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Game Plan: Flexible Buybacks on the Open Market vs ASRs

By November 17, 2020March 2nd, 2021No Comments

Meeting sponsor SocGen sees corporates growing comfortable with flexible, open market buybacks amid recovery.

During the global pandemic, many corporates have slammed the breaks on share repurchase programs to save cash and avoid criticism from politicians as Americans lost jobs and some companies sought government bailouts.

  • At a recent NeuGroup meeting of treasurers at life sciences companies, Societe Generale’s David Getzler, head of equity capital markets for the Americas, forecast an increase in share buybacks in 2021 as the economy recovers and political scrutiny declines.
  • “From our perspective, it looks like people are more comfortable,” Mr Getzler said. Below are his forecasts for dividends and buybacks.

Open market flexibility. Several members affirmed that their companies are buying back shares when the timing and price is right. “As long as you’re not taking government money,” said one treasurer. “We are looking at it opportunistically.”

  • SocGen’s Mr. Getzler expects more companies to use open market stock repurchases as opposed to accelerated share repurchase (ASR) programs.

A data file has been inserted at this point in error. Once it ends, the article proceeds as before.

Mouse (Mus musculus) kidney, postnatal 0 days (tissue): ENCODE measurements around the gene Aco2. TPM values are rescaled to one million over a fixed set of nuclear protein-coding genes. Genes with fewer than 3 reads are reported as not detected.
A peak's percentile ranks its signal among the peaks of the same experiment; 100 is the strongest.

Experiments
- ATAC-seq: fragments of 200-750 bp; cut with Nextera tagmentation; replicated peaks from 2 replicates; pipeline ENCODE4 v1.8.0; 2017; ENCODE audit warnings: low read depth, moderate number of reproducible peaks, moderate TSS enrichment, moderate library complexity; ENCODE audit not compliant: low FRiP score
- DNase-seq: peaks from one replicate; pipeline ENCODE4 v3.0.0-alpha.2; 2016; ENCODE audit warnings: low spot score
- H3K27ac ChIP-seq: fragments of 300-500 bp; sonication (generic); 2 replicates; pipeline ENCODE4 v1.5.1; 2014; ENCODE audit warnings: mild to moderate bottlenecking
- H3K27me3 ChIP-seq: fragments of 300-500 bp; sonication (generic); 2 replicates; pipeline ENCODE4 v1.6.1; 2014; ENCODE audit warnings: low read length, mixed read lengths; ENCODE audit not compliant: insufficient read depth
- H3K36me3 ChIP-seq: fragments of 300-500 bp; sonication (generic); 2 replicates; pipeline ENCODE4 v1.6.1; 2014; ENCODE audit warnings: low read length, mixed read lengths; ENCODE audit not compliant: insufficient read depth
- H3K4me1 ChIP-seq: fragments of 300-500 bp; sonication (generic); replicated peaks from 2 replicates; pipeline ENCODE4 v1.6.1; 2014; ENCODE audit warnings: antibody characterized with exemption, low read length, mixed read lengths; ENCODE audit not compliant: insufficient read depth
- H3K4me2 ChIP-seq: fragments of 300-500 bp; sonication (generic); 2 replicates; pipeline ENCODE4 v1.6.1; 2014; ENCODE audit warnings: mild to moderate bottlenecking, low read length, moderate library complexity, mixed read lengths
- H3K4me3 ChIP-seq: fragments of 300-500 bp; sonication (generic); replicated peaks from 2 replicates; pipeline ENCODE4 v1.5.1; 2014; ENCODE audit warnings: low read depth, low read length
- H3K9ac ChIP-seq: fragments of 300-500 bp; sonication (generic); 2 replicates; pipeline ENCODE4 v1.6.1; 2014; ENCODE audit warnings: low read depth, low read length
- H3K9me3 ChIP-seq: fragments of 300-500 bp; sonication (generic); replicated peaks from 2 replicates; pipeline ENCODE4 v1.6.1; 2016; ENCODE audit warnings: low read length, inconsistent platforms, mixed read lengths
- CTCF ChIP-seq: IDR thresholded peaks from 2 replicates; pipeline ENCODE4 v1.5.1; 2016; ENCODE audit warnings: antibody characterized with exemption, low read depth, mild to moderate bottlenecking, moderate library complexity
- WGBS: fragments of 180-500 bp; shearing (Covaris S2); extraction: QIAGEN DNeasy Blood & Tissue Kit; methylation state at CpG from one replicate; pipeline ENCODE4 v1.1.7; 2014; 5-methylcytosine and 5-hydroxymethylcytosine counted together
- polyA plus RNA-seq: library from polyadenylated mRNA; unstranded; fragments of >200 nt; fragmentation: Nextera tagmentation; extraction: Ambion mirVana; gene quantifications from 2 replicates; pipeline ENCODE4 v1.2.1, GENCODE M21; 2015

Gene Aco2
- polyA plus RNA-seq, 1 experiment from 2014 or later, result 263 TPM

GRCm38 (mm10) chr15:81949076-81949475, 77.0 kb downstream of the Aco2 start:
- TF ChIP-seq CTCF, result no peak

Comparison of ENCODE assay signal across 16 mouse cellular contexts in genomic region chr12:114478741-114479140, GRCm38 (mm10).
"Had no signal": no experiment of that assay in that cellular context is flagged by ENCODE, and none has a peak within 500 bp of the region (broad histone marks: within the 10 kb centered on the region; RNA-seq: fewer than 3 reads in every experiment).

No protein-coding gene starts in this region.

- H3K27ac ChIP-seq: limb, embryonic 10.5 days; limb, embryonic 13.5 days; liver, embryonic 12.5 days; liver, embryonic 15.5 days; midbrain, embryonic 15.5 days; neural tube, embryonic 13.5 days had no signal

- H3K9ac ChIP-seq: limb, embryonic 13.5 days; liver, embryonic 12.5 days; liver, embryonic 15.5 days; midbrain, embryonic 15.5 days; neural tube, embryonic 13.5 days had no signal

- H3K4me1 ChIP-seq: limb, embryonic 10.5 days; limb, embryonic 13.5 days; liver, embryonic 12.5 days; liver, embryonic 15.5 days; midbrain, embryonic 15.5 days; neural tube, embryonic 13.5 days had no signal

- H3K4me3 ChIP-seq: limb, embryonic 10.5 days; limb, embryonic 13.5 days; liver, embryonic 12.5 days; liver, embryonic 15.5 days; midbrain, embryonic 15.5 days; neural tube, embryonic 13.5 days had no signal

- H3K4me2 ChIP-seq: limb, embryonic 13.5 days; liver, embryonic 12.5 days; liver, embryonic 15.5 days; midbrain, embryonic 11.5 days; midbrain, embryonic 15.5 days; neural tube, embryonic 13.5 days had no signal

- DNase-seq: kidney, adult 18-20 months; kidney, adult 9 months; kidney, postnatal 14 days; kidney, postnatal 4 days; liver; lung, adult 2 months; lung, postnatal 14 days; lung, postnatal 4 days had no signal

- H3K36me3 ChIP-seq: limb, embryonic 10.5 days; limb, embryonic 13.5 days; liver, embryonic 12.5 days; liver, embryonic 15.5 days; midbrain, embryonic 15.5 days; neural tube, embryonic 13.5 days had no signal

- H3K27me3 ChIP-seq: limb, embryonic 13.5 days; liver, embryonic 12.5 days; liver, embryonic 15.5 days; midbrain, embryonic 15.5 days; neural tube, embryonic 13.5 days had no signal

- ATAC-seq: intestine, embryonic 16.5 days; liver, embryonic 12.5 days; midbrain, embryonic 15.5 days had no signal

• Volatility and continued uncertainty about the pandemic and the economy are factors explaining corporates’ preference for open market purchases, he added. “Companies want to maintain flexibility in case the economy retreats.”

Open market vs ASR. In an open market purchase, a company buys its shares at the going rate. With an ASR, a company can transfer the risk of buying back stock to an investment bank.

  • “The banks give a guaranteed discount to VWAP over the period, typically two to three months, when they buy the shares in the market to cover their position,” Mr. Getzler explained. “The banks borrow the shares on day one and deliver to the company and then will cover the borrowed position by buying in the market over the period agreed.”

The debt factor. The level of share repurchases going forward depends in part on how companies manage their balance sheets. Many have issued debt in recent years to buy back stock, a trend that could resume as the economy improves, according to SocGen’s debt capital markets team. In addition:

  • Companies that raised liquidity during Covid may decide they have excess cash and buy back shares if and when the economy returns to normal.
  • Companies that added gross leverage may decide it’s more prudent to pay down debt than buy back shares. 
  • Leverage is up across the investment-grade space, so it could take a year for companies to get back down to pre-Covid levels before they look to re-engage in share buybacks.
  • Companies may choose to live with higher leverage so they can return cash to shareholders.
Justin Jones

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